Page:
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Family Law... Why You Might Not Want To Go To Court

We routinely discuss, in our first meetings with clients, all the reasons why exploring other methods of dispute resolution may lead to a more satisfactory outcome. In most cases, court really is a last resort.

Angela Walker – February 2019

Family law clients routinely come to our offices with the initial belief that they want a court outcome. For many, the perception is that a court process will deliver a fair, just and effective result.

We routinely discuss, in our first meetings with clients, all the reasons why exploring other methods of dispute resolution may lead to a more satisfactory outcome. In most cases, court really is a last resort.

Here are ten reasons to avoid a family court process:

  1. A court process is typically much more expensive then an alternative form of dispute resolution. A great deal of preparation time must be spent by lawyers to effectively present a case in court.
  1. It can take a long time to get a final court date. Court can be further delayed or adjourned for unexpected reasons.
  1. You may end up with an outcome that is not workable for either party, particularly if you are asking the Court to decide what parenting schedule should be in place.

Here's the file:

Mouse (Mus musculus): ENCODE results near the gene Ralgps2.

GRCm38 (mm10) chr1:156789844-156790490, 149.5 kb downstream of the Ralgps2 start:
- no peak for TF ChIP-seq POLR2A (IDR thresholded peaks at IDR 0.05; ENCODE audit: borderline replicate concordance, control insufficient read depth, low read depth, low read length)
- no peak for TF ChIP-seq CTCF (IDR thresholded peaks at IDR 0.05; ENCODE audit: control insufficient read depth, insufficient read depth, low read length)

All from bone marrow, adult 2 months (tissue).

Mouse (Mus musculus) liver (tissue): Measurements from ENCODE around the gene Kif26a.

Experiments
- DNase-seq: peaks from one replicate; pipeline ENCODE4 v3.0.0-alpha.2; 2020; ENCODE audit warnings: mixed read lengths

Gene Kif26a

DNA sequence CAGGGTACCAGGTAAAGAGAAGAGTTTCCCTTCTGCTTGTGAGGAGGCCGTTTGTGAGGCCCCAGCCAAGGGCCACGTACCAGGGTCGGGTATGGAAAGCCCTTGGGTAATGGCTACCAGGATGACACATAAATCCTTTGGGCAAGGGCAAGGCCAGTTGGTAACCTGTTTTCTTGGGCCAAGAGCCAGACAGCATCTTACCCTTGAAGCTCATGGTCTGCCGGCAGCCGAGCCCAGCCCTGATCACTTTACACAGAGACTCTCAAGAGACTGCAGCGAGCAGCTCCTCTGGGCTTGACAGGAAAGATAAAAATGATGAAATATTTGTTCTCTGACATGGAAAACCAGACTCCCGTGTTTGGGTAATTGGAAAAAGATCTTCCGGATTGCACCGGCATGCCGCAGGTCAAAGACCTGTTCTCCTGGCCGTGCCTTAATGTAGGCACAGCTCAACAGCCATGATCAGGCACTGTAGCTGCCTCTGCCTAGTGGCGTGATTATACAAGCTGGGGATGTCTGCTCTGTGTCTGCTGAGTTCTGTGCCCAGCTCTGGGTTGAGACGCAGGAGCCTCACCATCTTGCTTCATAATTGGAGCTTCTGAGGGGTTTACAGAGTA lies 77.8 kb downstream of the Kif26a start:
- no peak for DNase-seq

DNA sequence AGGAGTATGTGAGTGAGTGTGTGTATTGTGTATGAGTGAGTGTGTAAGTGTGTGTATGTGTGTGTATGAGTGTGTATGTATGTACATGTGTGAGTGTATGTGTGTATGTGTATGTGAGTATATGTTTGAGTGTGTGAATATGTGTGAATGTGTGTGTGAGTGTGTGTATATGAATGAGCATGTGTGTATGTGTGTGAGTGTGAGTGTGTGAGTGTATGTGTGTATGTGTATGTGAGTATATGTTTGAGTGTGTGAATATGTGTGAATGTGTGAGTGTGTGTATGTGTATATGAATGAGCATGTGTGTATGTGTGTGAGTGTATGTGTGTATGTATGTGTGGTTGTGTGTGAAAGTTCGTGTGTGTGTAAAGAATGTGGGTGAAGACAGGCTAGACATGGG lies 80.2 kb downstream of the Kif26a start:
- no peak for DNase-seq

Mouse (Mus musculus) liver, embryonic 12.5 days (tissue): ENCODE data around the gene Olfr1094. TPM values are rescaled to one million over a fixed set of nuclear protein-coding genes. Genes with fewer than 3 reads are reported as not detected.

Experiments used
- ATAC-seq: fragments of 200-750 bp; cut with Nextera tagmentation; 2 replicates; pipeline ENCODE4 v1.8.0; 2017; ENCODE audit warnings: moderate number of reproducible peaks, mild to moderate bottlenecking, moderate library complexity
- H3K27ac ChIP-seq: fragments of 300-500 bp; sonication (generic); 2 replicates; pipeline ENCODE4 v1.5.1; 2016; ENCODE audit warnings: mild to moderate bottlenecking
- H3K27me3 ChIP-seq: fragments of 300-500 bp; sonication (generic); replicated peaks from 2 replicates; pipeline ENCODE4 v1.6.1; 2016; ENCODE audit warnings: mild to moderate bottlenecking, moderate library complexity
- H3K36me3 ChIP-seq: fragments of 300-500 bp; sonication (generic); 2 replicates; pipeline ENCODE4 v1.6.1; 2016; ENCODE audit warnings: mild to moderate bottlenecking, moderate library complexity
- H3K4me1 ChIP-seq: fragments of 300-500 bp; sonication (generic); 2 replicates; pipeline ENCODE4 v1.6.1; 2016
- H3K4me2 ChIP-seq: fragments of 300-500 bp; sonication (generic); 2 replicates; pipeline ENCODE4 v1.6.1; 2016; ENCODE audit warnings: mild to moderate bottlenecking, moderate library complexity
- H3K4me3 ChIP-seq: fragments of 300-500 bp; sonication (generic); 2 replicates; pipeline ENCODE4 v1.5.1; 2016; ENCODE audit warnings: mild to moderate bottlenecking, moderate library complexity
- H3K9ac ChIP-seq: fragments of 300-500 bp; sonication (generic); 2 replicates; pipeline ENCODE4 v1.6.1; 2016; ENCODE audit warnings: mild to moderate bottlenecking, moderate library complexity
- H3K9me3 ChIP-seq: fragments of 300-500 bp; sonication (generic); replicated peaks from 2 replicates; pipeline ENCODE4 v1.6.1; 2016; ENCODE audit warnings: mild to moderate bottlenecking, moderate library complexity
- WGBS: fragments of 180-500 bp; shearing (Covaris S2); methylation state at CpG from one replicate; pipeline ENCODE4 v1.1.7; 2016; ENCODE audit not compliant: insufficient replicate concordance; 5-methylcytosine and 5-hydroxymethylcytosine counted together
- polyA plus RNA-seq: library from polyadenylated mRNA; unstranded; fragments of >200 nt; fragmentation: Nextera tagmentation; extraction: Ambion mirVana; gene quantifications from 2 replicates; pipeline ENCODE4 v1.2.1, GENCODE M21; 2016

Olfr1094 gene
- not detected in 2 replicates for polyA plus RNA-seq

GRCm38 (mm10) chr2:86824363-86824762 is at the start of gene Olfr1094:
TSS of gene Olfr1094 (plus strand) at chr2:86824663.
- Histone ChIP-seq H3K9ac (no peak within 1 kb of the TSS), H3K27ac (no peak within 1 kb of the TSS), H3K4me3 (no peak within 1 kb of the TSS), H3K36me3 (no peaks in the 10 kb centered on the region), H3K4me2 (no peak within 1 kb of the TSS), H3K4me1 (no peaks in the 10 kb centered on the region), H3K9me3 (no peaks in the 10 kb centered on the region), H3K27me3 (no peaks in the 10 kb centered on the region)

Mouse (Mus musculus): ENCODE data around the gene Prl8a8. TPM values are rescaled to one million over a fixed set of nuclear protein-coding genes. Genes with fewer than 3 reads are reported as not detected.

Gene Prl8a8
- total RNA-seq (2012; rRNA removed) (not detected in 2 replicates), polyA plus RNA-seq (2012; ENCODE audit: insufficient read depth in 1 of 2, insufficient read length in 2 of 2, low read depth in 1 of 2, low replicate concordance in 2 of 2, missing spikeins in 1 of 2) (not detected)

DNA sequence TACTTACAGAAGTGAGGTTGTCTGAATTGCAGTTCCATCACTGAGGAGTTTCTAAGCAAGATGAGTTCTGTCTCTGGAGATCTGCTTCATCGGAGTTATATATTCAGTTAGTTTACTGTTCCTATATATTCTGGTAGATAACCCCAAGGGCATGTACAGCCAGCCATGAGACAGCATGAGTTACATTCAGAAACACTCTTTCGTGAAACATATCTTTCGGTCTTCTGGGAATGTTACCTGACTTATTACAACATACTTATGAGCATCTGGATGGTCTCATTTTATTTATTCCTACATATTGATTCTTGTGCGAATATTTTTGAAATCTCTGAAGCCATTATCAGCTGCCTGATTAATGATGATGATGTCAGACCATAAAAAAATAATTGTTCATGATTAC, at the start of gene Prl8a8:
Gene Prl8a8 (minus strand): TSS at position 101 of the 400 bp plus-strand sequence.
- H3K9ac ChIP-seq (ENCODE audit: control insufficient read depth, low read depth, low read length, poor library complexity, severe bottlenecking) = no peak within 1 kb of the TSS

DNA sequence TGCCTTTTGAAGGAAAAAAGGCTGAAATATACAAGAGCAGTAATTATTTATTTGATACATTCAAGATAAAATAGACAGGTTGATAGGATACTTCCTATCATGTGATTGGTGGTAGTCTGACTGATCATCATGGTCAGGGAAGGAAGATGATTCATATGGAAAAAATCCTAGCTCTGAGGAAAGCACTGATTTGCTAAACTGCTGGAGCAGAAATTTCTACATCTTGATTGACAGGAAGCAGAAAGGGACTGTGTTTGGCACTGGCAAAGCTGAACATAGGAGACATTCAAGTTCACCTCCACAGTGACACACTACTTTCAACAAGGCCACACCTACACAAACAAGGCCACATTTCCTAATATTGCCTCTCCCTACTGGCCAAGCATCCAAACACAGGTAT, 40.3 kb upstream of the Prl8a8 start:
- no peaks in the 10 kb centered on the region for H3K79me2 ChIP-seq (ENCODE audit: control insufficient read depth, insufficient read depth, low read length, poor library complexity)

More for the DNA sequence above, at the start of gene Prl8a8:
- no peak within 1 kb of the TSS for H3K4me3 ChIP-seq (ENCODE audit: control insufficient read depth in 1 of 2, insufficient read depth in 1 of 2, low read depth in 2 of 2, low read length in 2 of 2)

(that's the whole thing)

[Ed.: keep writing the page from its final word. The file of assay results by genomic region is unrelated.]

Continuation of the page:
1. Court is a public process. The family courthouse is open to members of the public who can come and watch a trial or hearing.
  1. Evidence in court is constrained by strict rules. You will not necessarily be able to tell the Judge everything you think is relevant. For instance, you cannot tender hearsay – that is statements made by a third party or a child, except in certain restricted circumstances.
  1. There is a large emotional cost associated with going to court. Going to court is stressful! You will be cross-examined on your evidence.
  1. Court processes can further fracture relationships with your ex-spouse. This can be particularly problematic if you have children together that will require ongoing communication and collaboration.
  1. It can take a long time to receive a decision. If a Judge does not make a ruling immediately after a trial has concluded he or she may prepare a written decision. This can take up to six months to receive.
  1. If you are unsuccessful, you may be ordered to pay a portion of the legal costs of the other party.
  1. If one party is unhappy with the outcome and a legal error has been made, an appeal could follow. While successful appeals in family law are difficult to establish, this can serve to further prolong the uncertainty in your life.
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